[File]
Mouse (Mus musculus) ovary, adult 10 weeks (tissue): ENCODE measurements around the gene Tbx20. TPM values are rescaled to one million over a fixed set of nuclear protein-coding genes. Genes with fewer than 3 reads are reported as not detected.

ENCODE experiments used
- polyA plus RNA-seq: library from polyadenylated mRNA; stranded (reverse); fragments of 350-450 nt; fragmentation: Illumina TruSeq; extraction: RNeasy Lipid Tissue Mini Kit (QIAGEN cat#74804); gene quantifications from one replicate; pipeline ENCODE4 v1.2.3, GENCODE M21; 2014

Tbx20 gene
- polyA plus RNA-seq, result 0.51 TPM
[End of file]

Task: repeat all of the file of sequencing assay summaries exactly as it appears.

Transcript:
Mouse (Mus musculus) ovary, adult 10 weeks (tissue): ENCODE measurements around the gene Tbx20. TPM values are rescaled to one million over a fixed set of nuclear protein-coding genes. Genes with fewer than 3 reads are reported as not detected.

ENCODE experiments used
- polyA plus RNA-seq: library from polyadenylated mRNA; stranded (reverse); fragments of 350-450 nt; fragmentation: Illumina TruSeq; extraction: RNeasy Lipid Tissue Mini Kit (QIAGEN cat#74804); gene quantifications from one replicate; pipeline ENCODE4 v1.2.3, GENCODE M21; 2014

Tbx20 gene
- polyA plus RNA-seq, result 0.51 TPM